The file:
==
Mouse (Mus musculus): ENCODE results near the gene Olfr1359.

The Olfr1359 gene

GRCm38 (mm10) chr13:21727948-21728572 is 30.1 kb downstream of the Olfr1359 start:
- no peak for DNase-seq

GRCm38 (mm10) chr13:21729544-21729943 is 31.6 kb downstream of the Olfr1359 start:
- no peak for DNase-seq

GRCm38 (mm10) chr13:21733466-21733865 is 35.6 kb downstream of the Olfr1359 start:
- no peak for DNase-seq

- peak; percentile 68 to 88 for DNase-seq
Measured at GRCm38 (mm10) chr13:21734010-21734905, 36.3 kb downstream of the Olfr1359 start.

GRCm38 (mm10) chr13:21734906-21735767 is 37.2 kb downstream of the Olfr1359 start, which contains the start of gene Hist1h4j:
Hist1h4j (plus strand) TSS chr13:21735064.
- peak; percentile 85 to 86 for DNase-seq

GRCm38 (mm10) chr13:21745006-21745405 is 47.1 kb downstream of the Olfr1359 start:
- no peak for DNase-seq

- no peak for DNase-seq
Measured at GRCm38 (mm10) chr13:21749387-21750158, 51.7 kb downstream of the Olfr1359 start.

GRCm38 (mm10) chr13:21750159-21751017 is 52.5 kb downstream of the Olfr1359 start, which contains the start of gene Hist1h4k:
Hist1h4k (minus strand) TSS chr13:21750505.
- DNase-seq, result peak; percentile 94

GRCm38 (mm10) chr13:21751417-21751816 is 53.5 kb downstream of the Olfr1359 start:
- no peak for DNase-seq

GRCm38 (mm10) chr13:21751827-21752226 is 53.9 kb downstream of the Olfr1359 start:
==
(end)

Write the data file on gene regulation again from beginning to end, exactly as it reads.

Mouse (Mus musculus): ENCODE results near the gene Olfr1359.

The Olfr1359 gene

GRCm38 (mm10) chr13:21727948-21728572 is 30.1 kb downstream of the Olfr1359 start:
- no peak for DNase-seq

GRCm38 (mm10) chr13:21729544-21729943 is 31.6 kb downstream of the Olfr1359 start:
- no peak for DNase-seq

GRCm38 (mm10) chr13:21733466-21733865 is 35.6 kb downstream of the Olfr1359 start:
- no peak for DNase-seq

- peak; percentile 68 to 88 for DNase-seq
Measured at GRCm38 (mm10) chr13:21734010-21734905, 36.3 kb downstream of the Olfr1359 start.

GRCm38 (mm10) chr13:21734906-21735767 is 37.2 kb downstream of the Olfr1359 start, which contains the start of gene Hist1h4j:
Hist1h4j (plus strand) TSS chr13:21735064.
- peak; percentile 85 to 86 for DNase-seq

GRCm38 (mm10) chr13:21745006-21745405 is 47.1 kb downstream of the Olfr1359 start:
- no peak for DNase-seq

- no peak for DNase-seq
Measured at GRCm38 (mm10) chr13:21749387-21750158, 51.7 kb downstream of the Olfr1359 start.

GRCm38 (mm10) chr13:21750159-21751017 is 52.5 kb downstream of the Olfr1359 start, which contains the start of gene Hist1h4k:
Hist1h4k (minus strand) TSS chr13:21750505.
- DNase-seq, result peak; percentile 94

GRCm38 (mm10) chr13:21751417-21751816 is 53.5 kb downstream of the Olfr1359 start:
- no peak for DNase-seq

GRCm38 (mm10) chr13:21751827-21752226 is 53.9 kb downstream of the Olfr1359 start: